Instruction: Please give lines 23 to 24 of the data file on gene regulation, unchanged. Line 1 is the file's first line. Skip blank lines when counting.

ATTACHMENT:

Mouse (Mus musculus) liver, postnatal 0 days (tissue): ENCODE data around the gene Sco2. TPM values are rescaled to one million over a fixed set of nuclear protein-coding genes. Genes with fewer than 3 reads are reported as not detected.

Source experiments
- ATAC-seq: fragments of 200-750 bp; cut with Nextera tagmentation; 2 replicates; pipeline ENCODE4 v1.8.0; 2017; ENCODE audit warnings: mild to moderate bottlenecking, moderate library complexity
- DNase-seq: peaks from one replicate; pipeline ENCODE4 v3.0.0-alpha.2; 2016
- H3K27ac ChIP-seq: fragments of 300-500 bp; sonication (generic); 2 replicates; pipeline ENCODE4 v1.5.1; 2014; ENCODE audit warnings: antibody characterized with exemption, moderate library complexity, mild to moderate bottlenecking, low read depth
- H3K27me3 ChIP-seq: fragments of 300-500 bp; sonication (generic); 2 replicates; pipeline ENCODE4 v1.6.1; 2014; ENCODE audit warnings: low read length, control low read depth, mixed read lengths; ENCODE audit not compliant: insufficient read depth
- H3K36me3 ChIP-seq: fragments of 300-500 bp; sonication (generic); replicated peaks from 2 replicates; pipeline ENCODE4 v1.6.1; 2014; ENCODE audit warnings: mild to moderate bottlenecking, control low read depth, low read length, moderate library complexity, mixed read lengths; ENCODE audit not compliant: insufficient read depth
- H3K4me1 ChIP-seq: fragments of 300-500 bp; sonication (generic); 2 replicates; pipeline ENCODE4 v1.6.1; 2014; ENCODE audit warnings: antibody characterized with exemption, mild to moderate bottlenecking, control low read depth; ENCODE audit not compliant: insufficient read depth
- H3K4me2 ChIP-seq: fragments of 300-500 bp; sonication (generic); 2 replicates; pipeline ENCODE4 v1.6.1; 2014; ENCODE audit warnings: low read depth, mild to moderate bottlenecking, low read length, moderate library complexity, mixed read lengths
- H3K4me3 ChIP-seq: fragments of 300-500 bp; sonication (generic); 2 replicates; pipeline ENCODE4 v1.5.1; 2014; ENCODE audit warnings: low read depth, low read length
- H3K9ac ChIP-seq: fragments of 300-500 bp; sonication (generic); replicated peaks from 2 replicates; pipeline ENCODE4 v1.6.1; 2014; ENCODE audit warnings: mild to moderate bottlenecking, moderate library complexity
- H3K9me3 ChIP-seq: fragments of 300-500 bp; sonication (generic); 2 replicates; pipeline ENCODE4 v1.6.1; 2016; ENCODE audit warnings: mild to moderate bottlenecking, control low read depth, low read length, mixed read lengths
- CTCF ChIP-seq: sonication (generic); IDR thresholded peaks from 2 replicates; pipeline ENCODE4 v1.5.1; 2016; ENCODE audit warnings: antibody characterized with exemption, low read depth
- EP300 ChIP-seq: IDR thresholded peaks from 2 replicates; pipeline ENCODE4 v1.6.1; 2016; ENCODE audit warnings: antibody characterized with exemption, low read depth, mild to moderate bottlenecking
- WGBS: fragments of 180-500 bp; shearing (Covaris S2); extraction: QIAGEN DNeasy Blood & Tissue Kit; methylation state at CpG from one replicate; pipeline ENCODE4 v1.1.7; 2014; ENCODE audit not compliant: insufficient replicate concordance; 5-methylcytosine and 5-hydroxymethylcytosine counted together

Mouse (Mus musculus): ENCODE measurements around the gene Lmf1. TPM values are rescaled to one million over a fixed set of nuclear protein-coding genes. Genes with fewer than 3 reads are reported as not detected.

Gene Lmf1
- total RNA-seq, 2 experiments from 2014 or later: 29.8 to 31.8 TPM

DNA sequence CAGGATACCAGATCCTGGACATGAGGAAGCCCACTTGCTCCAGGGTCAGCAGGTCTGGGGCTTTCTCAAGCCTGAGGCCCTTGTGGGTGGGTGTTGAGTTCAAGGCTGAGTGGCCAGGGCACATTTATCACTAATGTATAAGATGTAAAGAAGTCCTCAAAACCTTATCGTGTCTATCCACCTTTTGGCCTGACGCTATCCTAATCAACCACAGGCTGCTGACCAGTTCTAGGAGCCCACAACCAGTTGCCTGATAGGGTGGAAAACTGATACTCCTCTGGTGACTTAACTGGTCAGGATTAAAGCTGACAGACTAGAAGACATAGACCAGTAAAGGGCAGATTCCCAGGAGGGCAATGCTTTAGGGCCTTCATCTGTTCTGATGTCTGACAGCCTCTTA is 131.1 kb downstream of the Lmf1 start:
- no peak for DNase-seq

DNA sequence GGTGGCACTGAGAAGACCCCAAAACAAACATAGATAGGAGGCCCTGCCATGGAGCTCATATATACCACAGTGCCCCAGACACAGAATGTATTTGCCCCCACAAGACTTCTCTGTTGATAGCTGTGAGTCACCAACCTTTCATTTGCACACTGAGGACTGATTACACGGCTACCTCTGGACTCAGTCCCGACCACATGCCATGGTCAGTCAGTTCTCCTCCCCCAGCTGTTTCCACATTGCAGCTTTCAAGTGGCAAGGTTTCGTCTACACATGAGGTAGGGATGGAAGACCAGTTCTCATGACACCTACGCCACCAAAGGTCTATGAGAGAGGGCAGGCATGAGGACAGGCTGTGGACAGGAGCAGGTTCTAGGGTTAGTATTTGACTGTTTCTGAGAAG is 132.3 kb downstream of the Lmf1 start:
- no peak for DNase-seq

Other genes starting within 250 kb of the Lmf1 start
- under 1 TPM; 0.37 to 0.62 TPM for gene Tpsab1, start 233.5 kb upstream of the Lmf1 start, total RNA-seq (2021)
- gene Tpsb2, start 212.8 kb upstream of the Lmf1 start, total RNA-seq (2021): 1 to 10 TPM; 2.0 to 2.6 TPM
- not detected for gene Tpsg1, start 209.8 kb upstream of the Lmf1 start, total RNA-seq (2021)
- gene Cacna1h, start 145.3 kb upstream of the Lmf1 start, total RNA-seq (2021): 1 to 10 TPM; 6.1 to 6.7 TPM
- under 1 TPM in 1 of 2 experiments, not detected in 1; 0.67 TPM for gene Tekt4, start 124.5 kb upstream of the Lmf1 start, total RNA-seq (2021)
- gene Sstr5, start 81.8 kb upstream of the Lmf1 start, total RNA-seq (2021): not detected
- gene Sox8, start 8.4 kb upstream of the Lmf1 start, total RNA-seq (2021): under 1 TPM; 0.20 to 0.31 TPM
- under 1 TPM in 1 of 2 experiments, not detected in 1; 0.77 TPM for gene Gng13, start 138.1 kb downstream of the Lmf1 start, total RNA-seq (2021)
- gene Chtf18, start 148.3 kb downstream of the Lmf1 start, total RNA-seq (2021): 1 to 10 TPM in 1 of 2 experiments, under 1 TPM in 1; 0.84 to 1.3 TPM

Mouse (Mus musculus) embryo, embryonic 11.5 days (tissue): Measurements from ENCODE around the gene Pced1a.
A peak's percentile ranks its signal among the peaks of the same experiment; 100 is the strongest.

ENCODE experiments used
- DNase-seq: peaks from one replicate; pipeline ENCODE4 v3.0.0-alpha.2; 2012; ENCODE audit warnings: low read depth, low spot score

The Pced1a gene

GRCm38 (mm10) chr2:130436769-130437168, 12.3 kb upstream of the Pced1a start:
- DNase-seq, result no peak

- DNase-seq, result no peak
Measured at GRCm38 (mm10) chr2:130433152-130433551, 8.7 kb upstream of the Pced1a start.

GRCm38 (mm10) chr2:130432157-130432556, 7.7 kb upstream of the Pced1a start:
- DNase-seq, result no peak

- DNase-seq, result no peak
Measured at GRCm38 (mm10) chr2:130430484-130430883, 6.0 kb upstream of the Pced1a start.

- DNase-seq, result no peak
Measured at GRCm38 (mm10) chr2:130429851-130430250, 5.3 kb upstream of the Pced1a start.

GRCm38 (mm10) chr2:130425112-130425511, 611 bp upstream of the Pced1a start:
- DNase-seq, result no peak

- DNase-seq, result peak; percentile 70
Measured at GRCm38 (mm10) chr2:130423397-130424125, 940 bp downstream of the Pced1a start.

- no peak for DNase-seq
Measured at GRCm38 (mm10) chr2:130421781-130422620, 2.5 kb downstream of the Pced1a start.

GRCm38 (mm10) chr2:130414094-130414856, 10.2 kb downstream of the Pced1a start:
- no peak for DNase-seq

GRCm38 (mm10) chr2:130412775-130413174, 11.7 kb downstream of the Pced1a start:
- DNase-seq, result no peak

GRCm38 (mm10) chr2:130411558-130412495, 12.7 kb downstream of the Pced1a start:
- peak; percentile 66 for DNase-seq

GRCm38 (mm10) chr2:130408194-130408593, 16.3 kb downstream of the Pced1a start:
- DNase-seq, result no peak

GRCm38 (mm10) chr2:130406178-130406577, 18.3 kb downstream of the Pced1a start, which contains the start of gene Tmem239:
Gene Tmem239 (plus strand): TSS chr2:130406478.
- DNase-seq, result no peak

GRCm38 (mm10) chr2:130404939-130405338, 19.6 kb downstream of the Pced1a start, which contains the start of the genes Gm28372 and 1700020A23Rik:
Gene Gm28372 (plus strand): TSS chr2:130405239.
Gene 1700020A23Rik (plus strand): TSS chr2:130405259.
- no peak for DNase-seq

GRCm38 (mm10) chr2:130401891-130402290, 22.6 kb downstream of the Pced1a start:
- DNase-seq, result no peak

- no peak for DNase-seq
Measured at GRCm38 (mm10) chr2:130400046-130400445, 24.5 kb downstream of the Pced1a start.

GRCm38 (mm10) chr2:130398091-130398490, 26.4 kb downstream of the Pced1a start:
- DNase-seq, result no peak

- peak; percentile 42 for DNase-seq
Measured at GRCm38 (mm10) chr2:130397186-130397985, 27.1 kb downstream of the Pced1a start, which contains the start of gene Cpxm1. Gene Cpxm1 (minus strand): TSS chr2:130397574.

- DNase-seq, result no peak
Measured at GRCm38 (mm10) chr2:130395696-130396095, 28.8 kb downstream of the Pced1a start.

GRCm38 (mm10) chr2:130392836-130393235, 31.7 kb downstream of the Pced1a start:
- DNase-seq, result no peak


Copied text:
Other genes starting within 250 kb of the Lmf1 start
- under 1 TPM; 0.37 to 0.62 TPM for gene Tpsab1, start 233.5 kb upstream of the Lmf1 start, total RNA-seq (2021)